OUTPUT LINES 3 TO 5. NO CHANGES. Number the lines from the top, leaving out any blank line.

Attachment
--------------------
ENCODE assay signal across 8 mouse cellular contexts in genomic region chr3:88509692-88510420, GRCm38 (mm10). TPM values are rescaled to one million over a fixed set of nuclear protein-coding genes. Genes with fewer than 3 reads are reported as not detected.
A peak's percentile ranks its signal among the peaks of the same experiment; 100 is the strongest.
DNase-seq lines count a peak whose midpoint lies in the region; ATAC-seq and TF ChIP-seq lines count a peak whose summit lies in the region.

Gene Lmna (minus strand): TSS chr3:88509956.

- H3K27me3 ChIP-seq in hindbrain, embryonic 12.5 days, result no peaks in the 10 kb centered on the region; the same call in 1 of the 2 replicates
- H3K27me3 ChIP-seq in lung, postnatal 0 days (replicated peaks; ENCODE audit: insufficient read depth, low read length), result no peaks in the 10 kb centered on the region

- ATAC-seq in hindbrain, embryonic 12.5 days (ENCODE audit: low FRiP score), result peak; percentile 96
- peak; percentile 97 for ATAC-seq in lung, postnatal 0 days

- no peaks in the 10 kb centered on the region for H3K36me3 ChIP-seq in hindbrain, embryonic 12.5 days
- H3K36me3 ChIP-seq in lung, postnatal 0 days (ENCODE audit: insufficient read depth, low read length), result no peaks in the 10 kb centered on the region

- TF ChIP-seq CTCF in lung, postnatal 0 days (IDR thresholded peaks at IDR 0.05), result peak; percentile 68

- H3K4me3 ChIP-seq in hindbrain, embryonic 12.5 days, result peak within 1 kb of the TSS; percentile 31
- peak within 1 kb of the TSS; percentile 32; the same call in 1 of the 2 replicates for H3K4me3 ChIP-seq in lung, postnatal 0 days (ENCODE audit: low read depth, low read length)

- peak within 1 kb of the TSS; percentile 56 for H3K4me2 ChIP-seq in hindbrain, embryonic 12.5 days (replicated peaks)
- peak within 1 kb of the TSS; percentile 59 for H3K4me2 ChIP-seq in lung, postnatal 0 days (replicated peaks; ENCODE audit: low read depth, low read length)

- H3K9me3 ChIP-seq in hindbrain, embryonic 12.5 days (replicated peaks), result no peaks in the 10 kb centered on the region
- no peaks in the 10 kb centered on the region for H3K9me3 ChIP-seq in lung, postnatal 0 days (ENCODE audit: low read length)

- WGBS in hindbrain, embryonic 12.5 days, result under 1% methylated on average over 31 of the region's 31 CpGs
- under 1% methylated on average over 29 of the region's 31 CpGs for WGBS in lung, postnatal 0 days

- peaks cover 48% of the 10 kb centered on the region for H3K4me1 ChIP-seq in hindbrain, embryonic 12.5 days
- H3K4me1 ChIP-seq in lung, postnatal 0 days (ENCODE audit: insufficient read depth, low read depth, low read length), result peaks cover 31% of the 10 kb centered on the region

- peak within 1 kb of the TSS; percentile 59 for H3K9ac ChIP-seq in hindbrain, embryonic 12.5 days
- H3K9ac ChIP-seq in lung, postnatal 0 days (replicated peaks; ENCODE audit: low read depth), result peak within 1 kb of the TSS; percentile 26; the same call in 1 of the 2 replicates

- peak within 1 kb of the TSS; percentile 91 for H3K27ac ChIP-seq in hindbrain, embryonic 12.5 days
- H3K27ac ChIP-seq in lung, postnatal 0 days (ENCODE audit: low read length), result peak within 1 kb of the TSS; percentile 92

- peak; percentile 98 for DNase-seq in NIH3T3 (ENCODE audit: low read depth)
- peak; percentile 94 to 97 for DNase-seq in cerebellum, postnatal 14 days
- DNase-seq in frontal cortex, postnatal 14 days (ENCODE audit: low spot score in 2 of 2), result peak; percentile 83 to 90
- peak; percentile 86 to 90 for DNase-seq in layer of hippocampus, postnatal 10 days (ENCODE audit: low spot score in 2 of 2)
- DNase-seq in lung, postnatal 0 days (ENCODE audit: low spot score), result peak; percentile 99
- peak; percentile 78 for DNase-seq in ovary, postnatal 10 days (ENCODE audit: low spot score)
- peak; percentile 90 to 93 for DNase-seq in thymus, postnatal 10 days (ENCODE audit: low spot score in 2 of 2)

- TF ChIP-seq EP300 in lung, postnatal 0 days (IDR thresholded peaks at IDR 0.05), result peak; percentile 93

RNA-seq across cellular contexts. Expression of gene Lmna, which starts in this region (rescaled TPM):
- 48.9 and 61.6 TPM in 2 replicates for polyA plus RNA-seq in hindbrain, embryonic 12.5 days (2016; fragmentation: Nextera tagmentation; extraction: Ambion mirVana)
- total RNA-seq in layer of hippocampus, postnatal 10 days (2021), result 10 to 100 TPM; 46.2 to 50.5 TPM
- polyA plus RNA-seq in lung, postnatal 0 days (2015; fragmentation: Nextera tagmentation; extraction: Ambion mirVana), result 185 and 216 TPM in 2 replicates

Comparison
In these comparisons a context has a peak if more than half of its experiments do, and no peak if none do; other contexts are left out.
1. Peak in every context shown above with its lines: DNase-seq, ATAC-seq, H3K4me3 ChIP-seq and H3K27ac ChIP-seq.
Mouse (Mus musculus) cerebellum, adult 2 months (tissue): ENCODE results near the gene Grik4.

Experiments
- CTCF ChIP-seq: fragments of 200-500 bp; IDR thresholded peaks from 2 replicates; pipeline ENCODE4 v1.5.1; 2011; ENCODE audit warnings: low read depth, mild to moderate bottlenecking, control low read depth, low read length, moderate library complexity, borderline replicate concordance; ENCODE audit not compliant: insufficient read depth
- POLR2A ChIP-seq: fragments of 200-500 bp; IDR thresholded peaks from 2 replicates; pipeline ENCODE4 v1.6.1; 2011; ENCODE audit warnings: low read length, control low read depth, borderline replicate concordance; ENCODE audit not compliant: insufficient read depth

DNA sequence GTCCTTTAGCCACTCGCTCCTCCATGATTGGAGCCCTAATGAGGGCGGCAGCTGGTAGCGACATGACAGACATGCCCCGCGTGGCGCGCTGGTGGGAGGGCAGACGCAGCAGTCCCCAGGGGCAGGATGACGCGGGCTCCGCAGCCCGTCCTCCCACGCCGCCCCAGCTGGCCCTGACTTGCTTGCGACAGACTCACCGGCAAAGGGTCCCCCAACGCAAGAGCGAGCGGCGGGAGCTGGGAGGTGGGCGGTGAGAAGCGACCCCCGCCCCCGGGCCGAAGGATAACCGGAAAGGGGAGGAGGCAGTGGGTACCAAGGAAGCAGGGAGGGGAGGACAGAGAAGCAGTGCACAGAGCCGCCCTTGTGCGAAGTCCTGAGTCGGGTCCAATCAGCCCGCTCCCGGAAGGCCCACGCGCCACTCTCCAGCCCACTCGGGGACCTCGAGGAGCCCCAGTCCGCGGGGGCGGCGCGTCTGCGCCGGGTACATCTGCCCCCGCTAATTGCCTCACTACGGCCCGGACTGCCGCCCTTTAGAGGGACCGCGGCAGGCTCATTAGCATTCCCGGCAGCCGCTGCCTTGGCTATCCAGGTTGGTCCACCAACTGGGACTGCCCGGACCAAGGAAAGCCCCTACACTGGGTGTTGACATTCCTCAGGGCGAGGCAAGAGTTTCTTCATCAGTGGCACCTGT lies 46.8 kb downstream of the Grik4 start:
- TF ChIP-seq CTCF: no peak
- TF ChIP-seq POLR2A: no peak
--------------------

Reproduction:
DNase-seq lines count a peak whose midpoint lies in the region; ATAC-seq and TF ChIP-seq lines count a peak whose summit lies in the region.

Gene Lmna (minus strand): TSS chr3:88509956.

- H3K27me3 ChIP-seq in hindbrain, embryonic 12.5 days, result no peaks in the 10 kb centered on the region; the same call in 1 of the 2 replicates